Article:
Pesticides Previously Linked to Honey Bee Deaths Now Connected To Bird Deaths
Health By: Derrick Broze Jul 13, 2014
Two new studies have revived the debate around a class of neuro-active, nicotine-based systemic insecticides known as Neonicotinoids.
The “Neonics” are a class of pesticides which have previously been linked to declines in bee populations. They were developed in 1991 and commercial use began in the mid-1990s. Around 2006 commercial beekeepers began reporting what has become known as colony collapse disorder— entire colonies of bees died off with no obvious cause. The disorder has been reported in commercial colonies all over the world. Several studies have implicated Neonics, which are used to kill insects harmful to crops.
The most recent study was published in the journal Nature by Dutch researchers who found a strong correlation between pesticides measured in surface freshwater and lower population growth rates of 14 species of birds in the Netherlands. The study suggests the bird population may be drinking infected water or feeding their offspring infected insects.
The researchers studied two long-term environmental monitoring databases and found when the Neonic levels were the highest the bird populations declined by 3.5 percent. Other causes such as changes in land use, which has been suspected as the leading cause of population decline in Europe, were considered, however these did not correlate as strongly as the pesticide levels. Study coauthor Ruud Foppen said although the correlations are very convincing, they are only correlations and cannot yet be deemed the cause of the bird population deaths.
While most individual studies focus on impacts on specific organisms, habitats or locations, another recent study focused on biodiversity and impacts on ecosystems. Twenty nine scientists from four continents spent five years researching eight hundred published studies that examined the effect of Neonics on ecosystems that support food production and wildlife. Their research was published in the journal Environment Science and Pollution Research.
The Worldwide Integrated Assessment of the Impact of Systemic Pesticides on Biodiversity and Ecosystems (WIA) was produced by Task Force on Systemic Pesticides. The Task Force was formed in response to concerns about the impact of systemic pesticides on biodiversity and ecosystems. ” They say their study is “the single most comprehensive study of Neonics ever undertaken”. The scientists research found that the Neonics are as great a risk to the environment as the previously banned DDT. In some cases the effects were found to be 5,000 to 10,000 times more toxic to bees than DDT.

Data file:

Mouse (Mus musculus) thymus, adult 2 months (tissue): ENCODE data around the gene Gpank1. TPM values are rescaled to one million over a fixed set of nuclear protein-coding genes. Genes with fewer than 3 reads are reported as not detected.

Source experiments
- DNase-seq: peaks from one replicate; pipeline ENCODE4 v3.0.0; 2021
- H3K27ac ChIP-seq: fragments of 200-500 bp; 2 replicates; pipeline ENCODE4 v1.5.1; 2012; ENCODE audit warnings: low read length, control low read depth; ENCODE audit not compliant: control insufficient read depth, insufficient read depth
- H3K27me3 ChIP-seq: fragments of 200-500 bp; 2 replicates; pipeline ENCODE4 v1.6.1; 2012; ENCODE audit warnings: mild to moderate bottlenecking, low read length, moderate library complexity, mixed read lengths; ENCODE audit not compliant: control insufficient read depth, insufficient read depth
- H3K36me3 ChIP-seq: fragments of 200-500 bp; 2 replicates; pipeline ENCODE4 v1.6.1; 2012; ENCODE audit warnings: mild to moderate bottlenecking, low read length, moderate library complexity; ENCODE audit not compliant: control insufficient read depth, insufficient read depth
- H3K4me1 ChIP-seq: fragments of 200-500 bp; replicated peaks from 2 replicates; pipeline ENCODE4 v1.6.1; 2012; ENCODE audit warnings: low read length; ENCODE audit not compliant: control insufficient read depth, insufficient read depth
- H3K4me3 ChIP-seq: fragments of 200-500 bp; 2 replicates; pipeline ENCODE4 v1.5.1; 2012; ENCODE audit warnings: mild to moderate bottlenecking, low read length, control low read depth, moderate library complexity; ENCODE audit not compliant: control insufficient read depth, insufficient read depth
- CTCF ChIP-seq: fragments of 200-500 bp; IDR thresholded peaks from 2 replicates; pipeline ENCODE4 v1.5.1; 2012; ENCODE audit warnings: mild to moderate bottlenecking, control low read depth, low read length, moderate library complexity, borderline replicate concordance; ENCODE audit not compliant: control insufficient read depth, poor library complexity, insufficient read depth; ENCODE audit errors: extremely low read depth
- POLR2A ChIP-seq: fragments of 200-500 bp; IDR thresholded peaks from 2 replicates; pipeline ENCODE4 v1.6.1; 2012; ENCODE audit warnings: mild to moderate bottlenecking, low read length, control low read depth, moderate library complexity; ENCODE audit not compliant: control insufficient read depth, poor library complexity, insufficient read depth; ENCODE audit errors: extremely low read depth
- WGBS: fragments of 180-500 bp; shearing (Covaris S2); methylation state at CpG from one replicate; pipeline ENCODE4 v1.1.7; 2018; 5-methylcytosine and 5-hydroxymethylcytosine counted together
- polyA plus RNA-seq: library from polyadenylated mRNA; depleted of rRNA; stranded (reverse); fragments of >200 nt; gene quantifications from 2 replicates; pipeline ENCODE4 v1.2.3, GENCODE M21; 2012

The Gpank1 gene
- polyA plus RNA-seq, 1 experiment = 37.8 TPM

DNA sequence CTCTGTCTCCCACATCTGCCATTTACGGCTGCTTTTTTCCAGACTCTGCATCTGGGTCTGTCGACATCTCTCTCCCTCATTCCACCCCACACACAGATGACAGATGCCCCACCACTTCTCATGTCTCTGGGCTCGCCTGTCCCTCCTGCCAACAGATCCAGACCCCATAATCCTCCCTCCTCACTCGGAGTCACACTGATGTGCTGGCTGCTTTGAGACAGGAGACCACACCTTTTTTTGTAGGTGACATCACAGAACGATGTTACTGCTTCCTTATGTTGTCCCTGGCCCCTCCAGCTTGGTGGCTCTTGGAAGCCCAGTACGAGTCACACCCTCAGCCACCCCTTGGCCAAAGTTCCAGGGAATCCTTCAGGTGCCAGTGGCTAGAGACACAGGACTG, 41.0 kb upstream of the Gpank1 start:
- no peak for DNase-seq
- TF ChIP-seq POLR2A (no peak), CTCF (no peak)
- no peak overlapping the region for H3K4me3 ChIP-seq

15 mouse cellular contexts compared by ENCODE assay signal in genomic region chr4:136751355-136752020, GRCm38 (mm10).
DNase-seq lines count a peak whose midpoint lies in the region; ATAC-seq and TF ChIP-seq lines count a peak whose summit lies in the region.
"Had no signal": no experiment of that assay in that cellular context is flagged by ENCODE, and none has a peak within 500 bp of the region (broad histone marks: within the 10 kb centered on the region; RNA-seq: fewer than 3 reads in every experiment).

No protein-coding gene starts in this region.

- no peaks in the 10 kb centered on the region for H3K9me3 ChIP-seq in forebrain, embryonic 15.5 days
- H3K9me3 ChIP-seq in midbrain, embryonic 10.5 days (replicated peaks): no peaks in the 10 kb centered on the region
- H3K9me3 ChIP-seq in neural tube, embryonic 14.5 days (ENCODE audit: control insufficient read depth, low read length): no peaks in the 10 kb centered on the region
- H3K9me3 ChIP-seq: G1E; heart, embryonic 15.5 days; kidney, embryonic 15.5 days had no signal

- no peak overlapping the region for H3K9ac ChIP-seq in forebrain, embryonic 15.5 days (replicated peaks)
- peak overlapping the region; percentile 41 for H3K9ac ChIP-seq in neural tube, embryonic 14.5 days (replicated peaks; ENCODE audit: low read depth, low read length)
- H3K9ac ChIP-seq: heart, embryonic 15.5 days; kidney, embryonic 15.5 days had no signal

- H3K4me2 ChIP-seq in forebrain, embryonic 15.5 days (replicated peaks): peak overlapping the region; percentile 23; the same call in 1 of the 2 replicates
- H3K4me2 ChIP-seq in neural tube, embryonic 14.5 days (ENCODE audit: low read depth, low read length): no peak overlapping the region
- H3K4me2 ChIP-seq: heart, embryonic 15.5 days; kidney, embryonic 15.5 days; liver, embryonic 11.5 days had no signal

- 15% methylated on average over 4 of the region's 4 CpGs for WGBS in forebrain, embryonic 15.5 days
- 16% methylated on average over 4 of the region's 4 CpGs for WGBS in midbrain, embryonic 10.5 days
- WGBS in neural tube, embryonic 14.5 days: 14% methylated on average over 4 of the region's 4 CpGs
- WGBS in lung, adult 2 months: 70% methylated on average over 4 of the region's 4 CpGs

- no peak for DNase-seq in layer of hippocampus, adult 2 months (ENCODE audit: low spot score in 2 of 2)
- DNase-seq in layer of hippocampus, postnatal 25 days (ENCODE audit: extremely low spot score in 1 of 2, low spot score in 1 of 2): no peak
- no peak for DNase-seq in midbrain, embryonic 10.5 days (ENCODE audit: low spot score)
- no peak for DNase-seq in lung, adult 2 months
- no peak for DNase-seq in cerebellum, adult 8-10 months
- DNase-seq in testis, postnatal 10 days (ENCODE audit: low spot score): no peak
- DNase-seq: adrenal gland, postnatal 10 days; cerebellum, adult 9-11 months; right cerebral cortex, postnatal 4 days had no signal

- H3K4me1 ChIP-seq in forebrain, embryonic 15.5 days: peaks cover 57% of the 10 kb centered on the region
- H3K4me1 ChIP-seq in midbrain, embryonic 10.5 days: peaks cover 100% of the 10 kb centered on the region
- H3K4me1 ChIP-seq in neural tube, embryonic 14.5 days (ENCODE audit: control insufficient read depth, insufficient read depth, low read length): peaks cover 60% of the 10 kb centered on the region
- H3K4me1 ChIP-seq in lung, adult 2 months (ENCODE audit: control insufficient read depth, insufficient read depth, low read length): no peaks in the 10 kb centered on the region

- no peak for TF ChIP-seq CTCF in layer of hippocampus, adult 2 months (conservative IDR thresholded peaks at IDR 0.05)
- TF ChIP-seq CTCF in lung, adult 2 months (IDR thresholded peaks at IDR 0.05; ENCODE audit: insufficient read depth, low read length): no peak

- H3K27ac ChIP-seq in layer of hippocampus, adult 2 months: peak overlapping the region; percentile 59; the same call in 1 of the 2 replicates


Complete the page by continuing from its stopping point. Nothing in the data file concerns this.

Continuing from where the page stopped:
While some aspects of their analysis has been acknowledged, much of it was unknown, including risks to birds, earthworms, butterflies and aquatic invertebrates. As previous studies have shown, the pesticides can impair the sense of smell and memory in bees that are used for navigation. The new analysis shows similar effects on butterfly and other insect pollinator populations. The aquatic animals affected include freshwater snails, water fleas, fish, microbes and amphibians, all of which are affected after being exposed to high levels or for extended periods of time. Reptiles also have seen declining numbers due to the loss of their insect prey. Research has also shown that exposure to the pesticides can change the tunneling behavior of earthworms.
One of the most troubling finds of the comprehensive study is that once the Neonics break down into the soil the metabolites can be more toxic than the active ingredients. The pesticides have been shown to persist in soil for more than 1,000 days. David Goulson, one of the report’s authors, told Phys.org “If you use them every year they accumulate, they get into the soil water and hence into streams. So essentially we are contaminating the global environment with highly toxic, highly persistent chemicals.”
The scientists urge global regulatory agencies ”to further tighten regulations on neonicotinoids and fipronil, and consider formulating plans for a substantial reduction of the global scale of use.” They recommend governments start planning for a global phase-out or at least a strong reduction of the global scale of use, which they say is unsustainable.
Despite the overwhelming evidence of the dangers of the chemicals, bio-technology and pesticide companies continue to proclaim their safety. The pesticide manufacture Syngenta has requested the government of the United Kingdom grant them an “emergency” exemption from the European Union ban on Neonics and allow the company to spray Oilseed rape with the Neonics.
The dangers the Neonicotinoids pose cannot be overstated. In lieu of global government action concerned individuals can support organic farms and community gardens. The use of pesticides has exploded as large industrial factory farming has attempted to keep up with population growth. By pursuing and supporting sustainable, organic, pesticide free farming and gardening we can starve the industry that is literally killing the planet and its inhabitants.